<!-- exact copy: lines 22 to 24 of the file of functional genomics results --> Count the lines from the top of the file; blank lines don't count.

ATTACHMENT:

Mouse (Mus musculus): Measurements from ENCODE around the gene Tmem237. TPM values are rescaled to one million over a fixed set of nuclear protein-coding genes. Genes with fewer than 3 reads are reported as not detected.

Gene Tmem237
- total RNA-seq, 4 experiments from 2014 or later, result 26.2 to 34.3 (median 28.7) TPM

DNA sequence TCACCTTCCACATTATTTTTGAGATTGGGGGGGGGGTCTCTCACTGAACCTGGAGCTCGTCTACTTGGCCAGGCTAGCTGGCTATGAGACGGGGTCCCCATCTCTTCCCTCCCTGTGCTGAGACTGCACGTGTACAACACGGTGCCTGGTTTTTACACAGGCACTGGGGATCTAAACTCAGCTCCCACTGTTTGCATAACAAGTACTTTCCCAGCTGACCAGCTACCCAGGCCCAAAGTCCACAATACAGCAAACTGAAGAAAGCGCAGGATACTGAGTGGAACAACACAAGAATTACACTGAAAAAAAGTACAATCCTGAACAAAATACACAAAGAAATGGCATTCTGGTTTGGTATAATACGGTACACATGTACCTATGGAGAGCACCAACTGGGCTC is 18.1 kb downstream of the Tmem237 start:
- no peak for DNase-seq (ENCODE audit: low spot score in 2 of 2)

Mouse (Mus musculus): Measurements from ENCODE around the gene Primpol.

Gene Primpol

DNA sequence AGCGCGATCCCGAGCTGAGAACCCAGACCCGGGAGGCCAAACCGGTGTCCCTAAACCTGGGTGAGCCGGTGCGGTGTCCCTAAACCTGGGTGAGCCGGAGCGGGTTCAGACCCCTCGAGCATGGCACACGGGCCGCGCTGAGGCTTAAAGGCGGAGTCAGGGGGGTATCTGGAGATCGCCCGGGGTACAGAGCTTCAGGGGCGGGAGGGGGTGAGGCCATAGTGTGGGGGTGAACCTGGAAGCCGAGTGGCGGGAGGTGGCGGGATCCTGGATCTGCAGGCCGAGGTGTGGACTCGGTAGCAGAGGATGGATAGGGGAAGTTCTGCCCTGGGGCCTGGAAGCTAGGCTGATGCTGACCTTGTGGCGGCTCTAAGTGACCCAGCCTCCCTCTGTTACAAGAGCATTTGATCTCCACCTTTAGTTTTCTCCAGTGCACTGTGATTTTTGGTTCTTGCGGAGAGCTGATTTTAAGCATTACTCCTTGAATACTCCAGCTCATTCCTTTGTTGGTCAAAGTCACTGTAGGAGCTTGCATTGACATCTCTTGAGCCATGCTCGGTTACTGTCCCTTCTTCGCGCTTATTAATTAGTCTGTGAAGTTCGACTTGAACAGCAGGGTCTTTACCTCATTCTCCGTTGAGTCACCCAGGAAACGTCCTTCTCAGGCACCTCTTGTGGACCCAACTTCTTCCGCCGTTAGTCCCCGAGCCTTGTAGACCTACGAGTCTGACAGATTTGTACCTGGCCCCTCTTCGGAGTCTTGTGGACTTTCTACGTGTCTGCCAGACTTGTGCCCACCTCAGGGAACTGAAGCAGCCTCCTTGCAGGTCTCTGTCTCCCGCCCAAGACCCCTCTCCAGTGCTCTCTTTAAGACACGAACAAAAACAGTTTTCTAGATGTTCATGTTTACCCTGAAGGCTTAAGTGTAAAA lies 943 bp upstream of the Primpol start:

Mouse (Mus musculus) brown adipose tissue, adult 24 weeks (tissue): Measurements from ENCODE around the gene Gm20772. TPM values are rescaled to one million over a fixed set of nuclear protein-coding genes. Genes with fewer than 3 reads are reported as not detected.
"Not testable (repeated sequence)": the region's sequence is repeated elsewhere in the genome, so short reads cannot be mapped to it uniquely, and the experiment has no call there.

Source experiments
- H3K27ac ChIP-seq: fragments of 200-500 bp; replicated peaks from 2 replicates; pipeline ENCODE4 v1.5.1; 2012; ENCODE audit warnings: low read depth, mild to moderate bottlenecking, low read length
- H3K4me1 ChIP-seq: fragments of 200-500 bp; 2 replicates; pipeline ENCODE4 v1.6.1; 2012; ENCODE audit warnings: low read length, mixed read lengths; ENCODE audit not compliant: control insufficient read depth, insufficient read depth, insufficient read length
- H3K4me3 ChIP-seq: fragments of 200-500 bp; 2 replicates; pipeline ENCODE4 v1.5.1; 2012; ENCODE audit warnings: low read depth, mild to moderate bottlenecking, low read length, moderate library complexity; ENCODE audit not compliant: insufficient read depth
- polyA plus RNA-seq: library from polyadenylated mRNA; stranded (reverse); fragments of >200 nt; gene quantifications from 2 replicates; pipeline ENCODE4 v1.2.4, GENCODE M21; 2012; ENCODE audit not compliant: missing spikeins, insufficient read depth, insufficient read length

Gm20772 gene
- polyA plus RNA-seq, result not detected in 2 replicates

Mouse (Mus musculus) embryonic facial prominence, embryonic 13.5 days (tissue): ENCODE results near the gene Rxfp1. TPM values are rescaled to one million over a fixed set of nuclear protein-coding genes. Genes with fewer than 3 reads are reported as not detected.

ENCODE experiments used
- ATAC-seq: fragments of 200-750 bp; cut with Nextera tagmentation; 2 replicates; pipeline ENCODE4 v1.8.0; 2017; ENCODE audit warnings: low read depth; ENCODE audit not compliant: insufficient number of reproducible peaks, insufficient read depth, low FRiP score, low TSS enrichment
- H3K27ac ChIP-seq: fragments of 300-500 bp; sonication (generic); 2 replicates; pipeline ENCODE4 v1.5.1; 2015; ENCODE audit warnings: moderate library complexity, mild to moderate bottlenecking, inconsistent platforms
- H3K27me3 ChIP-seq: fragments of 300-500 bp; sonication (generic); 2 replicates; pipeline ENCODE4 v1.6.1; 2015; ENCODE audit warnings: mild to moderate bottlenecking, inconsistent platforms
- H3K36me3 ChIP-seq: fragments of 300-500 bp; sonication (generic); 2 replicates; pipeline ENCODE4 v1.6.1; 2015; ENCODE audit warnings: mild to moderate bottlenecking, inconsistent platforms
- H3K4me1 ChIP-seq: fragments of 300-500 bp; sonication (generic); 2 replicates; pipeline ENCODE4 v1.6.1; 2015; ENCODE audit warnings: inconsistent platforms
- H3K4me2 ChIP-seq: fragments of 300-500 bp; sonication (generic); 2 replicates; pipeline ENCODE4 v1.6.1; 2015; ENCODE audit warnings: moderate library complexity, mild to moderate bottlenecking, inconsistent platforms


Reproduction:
- H3K27me3 ChIP-seq: fragments of 300-500 bp; sonication (generic); 2 replicates; pipeline ENCODE4 v1.6.1; 2015; ENCODE audit warnings: mild to moderate bottlenecking, inconsistent platforms
- H3K36me3 ChIP-seq: fragments of 300-500 bp; sonication (generic); 2 replicates; pipeline ENCODE4 v1.6.1; 2015; ENCODE audit warnings: mild to moderate bottlenecking, inconsistent platforms
- H3K4me1 ChIP-seq: fragments of 300-500 bp; sonication (generic); 2 replicates; pipeline ENCODE4 v1.6.1; 2015; ENCODE audit warnings: inconsistent platforms